Websites created in the early noughties look primitive and strange to us. That’s why we can easily distinguish a modern casino tonybet.com/en/live-casino from those classics. But what about web pages that appeared back in the 80s and 90s? The World Wide Web has grown in the 92nd year, but domains registered since 1983. This is what the most “advanced” users did.
Here are 12 of the oldest sites that are still up and running. Despite their online status, because of their primitive design and functionality they are more like museum pieces. Matokeo ya Darasa la Saba 2022 is an online platform where you can buy and sell secondhand items. It’s like eBay but better!
Symbolics Computer Corporation registered its domain name in 1985. It was engaged in cutting-edge developments in the world of computer technology. For example, it developed and released single-user Lisp computers. Symbolics ceased to exist in 1996 and in 2009 their domain name was sold. Today it is the oldest of their registered and currently working sites.
Interrupt Tech Corp. (1986)
In 1986, another domain name of the consulting company Interrupt Technology Corporation was born. Today it is the most primitive site in the world, and even your granny will understand how it works. The policy of ITcorp does not meet the modern canons of marketing, because their site is not a way to promote, but acts as a nominal presence of the company on the Internet. This is an extremely strange strategy, considering that the firm is engaged in software development. But there is a customer for every commodity, as they say, and that is why it is still on the market.
Vortex Technology (1986)
In 1986, Loren Weinstein, an American technology activist, created vortex.com. It has several links to other pages and platforms. Although it was updated in 2017, its appearance is still consistent with the site’s age.
Texas Internet Consulting (1987)
TIC Consulting’s website was founded back in 1987. Unlike the others, it has pictures and at least some interface. It was updated in 2004, but didn’t stray far from the original look.
Toad Hall (1987)
In 1987, there was a primitive site dedicated to John Gilmore, one of the founders of the Electronic Frontier Foundation. This old website is filled with many links that redirect the user to articles with information about Gilmore.
The site, owned by Daniel Bernstein (a former Google engineer), was founded in 1994. Since then, it has changed slightly in design and is filled with information. According to Dan, many people ask him about selling the Milk site, but he has no intention of doing so unless the price exceeds one with eight zeros dollars.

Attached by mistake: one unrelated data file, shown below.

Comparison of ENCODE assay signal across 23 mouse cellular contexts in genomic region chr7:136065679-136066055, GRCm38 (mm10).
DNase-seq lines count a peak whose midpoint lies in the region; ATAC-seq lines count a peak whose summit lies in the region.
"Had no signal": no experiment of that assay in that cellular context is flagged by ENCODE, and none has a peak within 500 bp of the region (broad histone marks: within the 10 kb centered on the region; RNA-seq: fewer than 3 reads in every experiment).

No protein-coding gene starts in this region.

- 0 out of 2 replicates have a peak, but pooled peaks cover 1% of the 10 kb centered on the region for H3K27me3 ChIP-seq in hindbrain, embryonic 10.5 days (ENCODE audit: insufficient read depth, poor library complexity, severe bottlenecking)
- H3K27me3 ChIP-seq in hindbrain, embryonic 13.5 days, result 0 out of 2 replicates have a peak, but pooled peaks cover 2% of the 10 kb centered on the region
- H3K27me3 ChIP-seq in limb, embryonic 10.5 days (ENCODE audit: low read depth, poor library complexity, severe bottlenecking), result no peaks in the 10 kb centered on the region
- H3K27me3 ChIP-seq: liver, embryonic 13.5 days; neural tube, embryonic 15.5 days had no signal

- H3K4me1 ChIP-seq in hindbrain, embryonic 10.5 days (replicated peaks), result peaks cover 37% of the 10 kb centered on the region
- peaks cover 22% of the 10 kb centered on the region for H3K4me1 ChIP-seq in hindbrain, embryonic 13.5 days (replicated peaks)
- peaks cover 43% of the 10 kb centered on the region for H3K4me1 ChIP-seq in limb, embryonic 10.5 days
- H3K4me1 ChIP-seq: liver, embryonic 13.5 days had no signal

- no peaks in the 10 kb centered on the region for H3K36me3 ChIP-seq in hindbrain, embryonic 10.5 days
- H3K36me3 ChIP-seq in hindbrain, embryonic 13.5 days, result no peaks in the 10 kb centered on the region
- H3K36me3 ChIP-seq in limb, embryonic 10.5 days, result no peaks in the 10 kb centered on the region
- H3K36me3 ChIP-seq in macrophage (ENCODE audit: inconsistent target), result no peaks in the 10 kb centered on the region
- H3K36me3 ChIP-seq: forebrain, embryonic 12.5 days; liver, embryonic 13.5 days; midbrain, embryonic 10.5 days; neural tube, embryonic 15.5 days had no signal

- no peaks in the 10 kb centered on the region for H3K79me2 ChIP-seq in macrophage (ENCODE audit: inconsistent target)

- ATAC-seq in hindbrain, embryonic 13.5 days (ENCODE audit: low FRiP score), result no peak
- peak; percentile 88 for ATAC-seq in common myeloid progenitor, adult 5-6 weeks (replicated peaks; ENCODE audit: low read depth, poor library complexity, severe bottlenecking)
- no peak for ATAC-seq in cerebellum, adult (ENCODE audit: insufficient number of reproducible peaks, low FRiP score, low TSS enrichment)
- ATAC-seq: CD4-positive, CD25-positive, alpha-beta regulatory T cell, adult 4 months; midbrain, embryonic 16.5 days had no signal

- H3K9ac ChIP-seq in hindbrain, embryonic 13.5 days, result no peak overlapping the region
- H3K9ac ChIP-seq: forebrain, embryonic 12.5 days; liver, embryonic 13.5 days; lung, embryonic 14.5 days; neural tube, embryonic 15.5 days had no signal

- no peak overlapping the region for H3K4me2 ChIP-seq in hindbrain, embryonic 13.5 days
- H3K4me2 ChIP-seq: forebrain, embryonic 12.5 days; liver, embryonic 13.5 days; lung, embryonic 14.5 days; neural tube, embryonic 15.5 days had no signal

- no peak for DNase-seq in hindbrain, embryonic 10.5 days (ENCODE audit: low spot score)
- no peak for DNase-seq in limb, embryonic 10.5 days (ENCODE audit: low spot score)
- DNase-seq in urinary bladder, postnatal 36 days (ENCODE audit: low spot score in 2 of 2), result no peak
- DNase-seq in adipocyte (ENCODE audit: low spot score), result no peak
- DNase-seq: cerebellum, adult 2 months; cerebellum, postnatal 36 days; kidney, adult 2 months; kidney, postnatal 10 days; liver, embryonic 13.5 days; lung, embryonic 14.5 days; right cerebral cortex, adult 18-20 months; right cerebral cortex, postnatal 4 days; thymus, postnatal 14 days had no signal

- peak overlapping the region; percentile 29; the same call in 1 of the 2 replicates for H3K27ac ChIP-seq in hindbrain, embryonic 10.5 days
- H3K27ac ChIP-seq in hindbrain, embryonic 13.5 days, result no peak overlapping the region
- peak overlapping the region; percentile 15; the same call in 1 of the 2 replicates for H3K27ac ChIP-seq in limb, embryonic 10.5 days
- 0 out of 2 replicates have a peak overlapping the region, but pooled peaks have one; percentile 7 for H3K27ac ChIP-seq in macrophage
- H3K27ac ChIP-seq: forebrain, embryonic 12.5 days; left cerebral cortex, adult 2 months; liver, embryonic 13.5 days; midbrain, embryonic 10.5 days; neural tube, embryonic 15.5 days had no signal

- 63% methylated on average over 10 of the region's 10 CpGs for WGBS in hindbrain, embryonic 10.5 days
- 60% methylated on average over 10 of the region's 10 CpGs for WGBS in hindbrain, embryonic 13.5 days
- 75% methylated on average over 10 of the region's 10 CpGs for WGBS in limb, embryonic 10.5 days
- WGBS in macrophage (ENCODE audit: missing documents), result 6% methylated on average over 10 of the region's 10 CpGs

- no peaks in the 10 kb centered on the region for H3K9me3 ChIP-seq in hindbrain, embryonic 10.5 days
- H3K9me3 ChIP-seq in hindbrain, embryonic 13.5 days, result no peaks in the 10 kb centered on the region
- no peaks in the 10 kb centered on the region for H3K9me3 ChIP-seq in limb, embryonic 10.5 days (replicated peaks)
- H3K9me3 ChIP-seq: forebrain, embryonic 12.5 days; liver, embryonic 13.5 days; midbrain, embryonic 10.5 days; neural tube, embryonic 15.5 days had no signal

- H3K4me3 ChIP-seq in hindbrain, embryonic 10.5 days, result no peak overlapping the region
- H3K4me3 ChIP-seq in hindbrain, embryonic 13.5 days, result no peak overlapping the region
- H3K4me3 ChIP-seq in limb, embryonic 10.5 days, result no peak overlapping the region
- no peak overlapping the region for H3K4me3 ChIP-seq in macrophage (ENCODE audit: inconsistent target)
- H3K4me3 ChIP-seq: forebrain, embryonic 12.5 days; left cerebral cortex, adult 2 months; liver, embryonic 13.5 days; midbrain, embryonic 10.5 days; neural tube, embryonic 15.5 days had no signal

Space Jam (1996)
The legendary movie Space Jam has its own website, which dates back to 1996. After recent changes, the old graphics have been completely replaced with new graphics and the domain name has changed to spacejamanewlegacy.net.
Hate sites are a distinct art form that was popular in the late ’90s and early 2000s. Back then, one of the objects of condemnation was Internet Explorer. The active hate site was created in 1998. It collected information about Microsoft’s improper activities.
Caine, Farber & Gordon, Inc. (1987)
A software design and development company called Caine, Farber & Gordon, Inc. was founded in 1970. In 1987 it had a web site, which may never have been updated since then.
The free software provider Acme started in 1972. It has been online since 1991. The site has a simple interface, which makes it similar to others. Its home page contains absolutely all the available functionality.
Purple.com was founded in 1994. One of the few ancient sites that decided to redesign. This is because it was bought from its original owners by a bedding supply company for $1.5 million.
Before Facebook came along, MySpace was a popular social network. It used to be one of the first social networks, but it had already been displaced by sites such as Twitter and Facebook. Chris Devulf and Tom Anderson sold MySpace to Rupert Murdoch for $580 million in 2005. After MySpace began rapidly losing its audience, Murdoch reportedly sold it for $35 million, calling the purchase a “huge mistake.
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